Nowadays, séances are generally conducted by psychics or spiritual mediums who you pay to lead the séance. It is possible, however, to hold one yourself, provided that you know what you're doing. Is it safe to invite dead people over to bang on your furniture? Psychics and mediums will be quick to answer yes - after all, their rent is being paid by the "fact" that spirits can be controlled by the living.
Another undesired scenario could be that the spirit you summon decides that it likes your place and ends up bunking with you forever. Until we come up with a "SoYouWanna Perform an Exorcism on Your House?" we can't guarantee that conducting a séance is one hundred percent safe. We can, however, teach you how to hold a séance properly, and minimize your chances of screwing up royally with unseen forces. 2. Create An Exclusive Believers-Only Invitation List
a) Stick to people who are open-minded. This is a definite MUST - ghosts respond only to those who believe in them
b) Séances are generally conducted with three or more people, and some sources say that the number of participants should be divisible by three.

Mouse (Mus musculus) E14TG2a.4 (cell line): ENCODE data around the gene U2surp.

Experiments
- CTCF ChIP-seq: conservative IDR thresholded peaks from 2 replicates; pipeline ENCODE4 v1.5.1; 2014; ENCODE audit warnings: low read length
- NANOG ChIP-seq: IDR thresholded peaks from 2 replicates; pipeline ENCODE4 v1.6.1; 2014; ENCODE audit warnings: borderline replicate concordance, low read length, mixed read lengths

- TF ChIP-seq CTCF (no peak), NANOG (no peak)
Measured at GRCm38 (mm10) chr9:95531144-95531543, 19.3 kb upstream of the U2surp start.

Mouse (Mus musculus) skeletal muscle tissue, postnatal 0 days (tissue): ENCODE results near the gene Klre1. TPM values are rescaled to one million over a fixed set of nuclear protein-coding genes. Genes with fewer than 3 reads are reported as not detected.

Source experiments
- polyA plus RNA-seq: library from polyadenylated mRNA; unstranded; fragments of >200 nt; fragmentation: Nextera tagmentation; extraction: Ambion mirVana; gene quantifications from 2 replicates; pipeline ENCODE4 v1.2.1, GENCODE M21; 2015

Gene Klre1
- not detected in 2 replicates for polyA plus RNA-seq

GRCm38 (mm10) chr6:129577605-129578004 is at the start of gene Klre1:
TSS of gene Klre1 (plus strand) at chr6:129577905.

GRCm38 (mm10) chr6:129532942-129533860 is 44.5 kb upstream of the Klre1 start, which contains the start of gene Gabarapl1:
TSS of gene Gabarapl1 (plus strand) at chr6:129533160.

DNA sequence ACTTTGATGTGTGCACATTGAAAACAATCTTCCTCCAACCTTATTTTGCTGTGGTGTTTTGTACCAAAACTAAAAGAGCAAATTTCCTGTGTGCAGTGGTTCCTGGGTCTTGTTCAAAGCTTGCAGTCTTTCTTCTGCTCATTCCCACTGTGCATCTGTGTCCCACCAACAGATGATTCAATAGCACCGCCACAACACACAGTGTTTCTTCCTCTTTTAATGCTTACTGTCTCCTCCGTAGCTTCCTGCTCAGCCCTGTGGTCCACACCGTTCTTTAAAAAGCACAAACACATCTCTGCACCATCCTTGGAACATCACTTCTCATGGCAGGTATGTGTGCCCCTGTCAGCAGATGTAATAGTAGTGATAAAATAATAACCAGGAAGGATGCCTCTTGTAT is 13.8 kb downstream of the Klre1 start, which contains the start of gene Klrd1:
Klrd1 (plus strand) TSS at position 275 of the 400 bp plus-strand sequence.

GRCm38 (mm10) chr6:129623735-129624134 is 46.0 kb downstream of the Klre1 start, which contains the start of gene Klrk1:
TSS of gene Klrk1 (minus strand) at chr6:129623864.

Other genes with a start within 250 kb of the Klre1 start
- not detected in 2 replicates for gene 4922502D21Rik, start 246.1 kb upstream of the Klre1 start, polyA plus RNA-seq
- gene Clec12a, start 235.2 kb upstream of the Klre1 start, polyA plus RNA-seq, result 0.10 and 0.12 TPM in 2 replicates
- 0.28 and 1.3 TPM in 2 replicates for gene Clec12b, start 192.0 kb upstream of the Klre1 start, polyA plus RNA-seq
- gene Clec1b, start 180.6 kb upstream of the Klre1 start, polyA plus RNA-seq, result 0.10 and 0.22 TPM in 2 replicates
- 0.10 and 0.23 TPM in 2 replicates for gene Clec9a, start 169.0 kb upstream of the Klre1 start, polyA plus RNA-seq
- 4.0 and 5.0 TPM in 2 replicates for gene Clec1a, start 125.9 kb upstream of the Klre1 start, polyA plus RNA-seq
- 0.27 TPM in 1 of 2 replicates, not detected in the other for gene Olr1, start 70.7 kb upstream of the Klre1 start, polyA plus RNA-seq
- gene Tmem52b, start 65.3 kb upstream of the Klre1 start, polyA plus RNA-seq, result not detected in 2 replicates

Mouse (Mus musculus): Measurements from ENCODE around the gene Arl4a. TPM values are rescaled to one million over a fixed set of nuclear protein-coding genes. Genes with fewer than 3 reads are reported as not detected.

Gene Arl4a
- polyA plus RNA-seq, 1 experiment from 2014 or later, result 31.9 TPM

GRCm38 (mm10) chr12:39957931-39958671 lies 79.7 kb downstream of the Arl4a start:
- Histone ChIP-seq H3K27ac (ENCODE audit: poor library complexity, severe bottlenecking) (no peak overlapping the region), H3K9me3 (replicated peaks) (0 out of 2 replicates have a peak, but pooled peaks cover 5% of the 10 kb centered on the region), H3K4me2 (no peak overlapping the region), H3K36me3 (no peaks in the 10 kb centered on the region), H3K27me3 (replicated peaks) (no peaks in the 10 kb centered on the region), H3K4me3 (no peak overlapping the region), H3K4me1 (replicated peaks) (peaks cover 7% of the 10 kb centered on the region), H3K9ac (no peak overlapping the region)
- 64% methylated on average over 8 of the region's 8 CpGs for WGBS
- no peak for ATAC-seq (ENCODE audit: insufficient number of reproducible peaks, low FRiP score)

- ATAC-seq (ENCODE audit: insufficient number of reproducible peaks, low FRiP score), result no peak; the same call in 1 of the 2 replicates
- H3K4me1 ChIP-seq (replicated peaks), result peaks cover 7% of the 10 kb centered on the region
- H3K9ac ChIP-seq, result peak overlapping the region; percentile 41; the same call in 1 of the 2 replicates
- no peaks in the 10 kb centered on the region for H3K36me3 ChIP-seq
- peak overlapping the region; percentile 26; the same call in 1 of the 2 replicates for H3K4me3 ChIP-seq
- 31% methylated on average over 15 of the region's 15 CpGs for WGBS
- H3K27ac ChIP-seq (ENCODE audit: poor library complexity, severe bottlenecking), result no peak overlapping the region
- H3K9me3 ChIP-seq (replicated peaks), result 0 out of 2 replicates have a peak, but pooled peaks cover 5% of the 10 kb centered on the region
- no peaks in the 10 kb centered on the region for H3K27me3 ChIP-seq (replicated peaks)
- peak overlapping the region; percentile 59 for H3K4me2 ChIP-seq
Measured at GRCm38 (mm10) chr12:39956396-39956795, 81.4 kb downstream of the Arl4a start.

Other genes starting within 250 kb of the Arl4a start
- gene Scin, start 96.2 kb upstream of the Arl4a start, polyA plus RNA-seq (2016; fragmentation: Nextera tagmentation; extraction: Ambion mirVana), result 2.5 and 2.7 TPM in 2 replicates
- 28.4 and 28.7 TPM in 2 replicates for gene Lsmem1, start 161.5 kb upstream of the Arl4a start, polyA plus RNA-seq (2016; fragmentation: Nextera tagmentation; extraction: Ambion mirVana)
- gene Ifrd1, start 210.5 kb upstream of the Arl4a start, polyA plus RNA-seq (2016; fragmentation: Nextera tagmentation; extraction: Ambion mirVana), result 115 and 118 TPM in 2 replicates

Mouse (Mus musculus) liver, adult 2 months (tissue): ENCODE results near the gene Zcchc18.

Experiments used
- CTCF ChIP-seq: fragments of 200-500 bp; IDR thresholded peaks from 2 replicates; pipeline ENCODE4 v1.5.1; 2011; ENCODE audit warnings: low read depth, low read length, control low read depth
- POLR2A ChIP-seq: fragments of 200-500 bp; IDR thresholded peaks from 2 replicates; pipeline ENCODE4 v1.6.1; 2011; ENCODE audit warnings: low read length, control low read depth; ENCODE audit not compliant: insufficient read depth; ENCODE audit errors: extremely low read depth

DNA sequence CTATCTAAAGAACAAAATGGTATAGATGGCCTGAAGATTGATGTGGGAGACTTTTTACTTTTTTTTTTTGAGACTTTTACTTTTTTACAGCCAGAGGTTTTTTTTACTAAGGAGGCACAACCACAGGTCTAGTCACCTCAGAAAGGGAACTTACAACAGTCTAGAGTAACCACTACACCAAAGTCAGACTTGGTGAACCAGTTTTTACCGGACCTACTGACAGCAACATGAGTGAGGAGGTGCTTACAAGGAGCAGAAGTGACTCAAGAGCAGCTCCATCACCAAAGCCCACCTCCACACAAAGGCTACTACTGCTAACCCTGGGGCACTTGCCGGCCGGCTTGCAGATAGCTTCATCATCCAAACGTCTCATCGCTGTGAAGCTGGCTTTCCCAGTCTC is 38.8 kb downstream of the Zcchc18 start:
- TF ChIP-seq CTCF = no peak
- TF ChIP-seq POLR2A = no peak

c) Never conduct a séance by yourself, unless you actually want to go insane.
d) Kids shouldn't be invited, as they tend to get freaked out easiest, and could ruin your chances of keeping the ghost around, not to mention that they could be traumatized into wetting themselves at any loud sound for the rest of their lives.
e) While you should invite two or more people, don't invite more guests than you can fit around the table where you plan to hold the séance. The first few minutes of the séance require some group relaxation and meditation, which could be hard to manage if your guests are banging elbows, literally breathing down each others' necks, and sharing chairs for lack of space. It's simply not possible to meditate with half your bottom unsupported. 3. Set Up A Spirit-Friendly Environment